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Four conflicted images of Costa Rica

Beware of dogCARATE, COSTA RICA- Even on the less beaten paths of the Osa Peninsula, Costa Rican residences were preoccupied with security. Ticos, as locals call themselves, were uniformly welcoming, but every property was protected by locked gates.

The Bienvenidos flier you are handed at immigration includes among its cautions: “If you are lost and in need of checking your map, look for a public and safe place to do it, or recur to the police authorities to help.” and “Avoid stopping when a stranger asks you for a ride.”

It is difficult to visualize a Costa Rica as it used to be, completely forested. Today ranch lands abut rain forest. Both look “natural.” The reason perhaps that eco-tourism has adopted the mantra “biodiversity.”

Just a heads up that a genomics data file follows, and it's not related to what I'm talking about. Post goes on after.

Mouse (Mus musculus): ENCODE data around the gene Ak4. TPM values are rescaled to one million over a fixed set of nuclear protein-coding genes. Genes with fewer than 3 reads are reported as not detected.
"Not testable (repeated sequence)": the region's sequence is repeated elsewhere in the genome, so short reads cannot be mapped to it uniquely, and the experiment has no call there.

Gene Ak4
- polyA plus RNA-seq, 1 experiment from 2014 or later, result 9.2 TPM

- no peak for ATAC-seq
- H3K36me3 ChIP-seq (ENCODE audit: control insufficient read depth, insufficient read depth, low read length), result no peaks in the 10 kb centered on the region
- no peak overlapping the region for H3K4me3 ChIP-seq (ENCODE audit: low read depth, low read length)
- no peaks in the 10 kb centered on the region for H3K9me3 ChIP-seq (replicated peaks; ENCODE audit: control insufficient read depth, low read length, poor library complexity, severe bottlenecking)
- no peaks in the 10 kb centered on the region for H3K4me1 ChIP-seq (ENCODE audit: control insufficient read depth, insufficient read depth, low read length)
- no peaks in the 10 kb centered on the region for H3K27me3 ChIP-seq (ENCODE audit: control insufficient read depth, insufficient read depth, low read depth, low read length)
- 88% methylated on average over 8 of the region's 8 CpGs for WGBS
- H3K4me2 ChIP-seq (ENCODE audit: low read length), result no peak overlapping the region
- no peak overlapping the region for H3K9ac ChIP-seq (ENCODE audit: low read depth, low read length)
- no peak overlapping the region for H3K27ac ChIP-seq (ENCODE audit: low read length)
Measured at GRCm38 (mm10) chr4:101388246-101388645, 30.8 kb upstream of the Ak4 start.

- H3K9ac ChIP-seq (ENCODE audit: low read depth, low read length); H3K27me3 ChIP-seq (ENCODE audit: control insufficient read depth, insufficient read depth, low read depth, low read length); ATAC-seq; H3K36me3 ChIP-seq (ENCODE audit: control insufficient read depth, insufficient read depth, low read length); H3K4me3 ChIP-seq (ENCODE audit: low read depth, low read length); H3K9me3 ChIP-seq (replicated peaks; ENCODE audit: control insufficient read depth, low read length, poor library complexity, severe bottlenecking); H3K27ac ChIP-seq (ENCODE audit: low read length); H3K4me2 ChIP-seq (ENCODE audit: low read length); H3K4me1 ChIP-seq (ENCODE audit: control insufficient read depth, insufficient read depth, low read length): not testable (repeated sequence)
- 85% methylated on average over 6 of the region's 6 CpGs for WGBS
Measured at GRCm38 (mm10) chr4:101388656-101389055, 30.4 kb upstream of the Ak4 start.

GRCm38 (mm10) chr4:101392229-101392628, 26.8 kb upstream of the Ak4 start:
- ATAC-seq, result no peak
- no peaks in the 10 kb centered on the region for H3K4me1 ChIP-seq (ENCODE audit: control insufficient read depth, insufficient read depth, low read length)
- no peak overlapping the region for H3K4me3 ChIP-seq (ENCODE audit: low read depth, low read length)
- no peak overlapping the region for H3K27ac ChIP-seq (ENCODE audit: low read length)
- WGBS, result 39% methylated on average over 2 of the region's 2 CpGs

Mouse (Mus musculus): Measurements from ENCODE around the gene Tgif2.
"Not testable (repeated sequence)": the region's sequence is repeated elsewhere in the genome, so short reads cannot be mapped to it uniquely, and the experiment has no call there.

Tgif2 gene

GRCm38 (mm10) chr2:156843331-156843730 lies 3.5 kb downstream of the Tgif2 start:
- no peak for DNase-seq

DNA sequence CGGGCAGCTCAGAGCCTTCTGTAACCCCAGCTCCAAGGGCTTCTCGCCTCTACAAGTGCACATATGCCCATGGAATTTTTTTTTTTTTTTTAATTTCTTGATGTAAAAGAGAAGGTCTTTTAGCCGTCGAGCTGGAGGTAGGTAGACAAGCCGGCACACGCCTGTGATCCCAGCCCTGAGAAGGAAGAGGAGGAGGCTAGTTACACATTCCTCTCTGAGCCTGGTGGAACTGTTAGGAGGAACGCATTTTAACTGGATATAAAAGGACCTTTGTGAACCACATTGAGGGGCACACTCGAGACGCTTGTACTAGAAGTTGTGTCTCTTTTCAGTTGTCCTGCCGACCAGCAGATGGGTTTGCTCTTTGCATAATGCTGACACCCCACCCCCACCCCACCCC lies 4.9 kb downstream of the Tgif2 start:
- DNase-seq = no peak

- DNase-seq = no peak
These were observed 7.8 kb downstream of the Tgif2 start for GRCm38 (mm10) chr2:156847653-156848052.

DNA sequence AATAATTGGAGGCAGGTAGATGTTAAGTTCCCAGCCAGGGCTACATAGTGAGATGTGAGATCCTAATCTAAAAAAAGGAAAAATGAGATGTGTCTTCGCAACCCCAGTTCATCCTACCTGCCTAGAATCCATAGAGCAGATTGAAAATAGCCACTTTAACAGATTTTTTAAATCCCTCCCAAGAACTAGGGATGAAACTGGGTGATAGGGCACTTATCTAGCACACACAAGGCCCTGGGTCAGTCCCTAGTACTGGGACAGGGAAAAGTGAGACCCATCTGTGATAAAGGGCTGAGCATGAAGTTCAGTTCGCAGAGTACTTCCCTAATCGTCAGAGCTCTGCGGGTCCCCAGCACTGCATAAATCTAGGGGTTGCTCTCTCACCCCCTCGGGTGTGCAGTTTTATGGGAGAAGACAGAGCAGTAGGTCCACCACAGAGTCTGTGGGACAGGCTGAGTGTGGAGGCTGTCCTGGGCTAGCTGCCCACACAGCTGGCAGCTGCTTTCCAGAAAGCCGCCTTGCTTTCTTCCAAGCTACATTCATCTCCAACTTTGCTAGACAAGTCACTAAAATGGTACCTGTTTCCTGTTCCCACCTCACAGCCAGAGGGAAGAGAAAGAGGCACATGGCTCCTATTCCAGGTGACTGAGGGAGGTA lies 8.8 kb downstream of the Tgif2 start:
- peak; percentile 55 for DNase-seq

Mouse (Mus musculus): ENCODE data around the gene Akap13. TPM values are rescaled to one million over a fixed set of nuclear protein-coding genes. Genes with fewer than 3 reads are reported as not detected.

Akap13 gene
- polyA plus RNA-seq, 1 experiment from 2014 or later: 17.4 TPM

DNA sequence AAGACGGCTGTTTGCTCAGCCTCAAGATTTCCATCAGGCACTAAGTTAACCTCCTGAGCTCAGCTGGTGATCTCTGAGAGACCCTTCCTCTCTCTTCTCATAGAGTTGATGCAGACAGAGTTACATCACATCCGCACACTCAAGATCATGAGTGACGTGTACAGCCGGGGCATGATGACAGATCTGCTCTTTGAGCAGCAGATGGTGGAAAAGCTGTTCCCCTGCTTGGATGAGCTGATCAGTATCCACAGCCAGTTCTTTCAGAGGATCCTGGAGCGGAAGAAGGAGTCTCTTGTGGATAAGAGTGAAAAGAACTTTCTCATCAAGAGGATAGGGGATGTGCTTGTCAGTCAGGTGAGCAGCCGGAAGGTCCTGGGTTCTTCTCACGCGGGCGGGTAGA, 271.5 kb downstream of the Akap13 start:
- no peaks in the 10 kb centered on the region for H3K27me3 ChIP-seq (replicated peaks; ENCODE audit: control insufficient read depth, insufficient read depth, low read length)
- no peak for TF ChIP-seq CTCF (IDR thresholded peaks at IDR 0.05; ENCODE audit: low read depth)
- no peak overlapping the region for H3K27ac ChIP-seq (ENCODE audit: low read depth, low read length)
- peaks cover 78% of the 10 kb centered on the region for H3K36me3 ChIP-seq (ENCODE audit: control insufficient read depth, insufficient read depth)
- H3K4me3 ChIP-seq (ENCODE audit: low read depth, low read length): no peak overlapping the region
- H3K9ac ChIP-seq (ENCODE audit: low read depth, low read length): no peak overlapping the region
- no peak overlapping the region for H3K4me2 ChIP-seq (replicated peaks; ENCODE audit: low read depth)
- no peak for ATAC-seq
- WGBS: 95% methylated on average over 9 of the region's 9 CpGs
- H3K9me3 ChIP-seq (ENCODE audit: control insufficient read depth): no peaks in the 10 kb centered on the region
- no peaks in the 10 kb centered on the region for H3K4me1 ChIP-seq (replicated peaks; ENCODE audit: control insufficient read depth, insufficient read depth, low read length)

costa-rica-cattle-ranching

Skinny Costa Rican cows are grown for the North American fast food market. Their beef does not meet anyone’s standard for steak, but mixed 50/50 with the fat byproduct of American Holsteins, the result passes for fast food hamburger patties.

Clearing the land has the benefit of yielding timber for construction. Jungle preservation brings more eco-tourism to Costa Rica. Here the conflicting land uses meet. On the edge of the road past a timber mill, reads a sign advertising CANOPY TOURS.
costa-rica-canopy-tours

In the lee of Vulcan Arenal, Rancho Margot is a model of sustainable farming. Its gardeners are going to great lengths to try to meet all their lodge needs in-house. Some plants such as tomatoes, require a less tropical climate and so must be grown in green houses, where also they require dry soil. When we asked our guide what this ranch worker was doing, his answer was: “He’s trying to do the impossible.” He was heating dirt over a fire, careful to dry it without cooking it.
rancho-margot-arenal-vulcano

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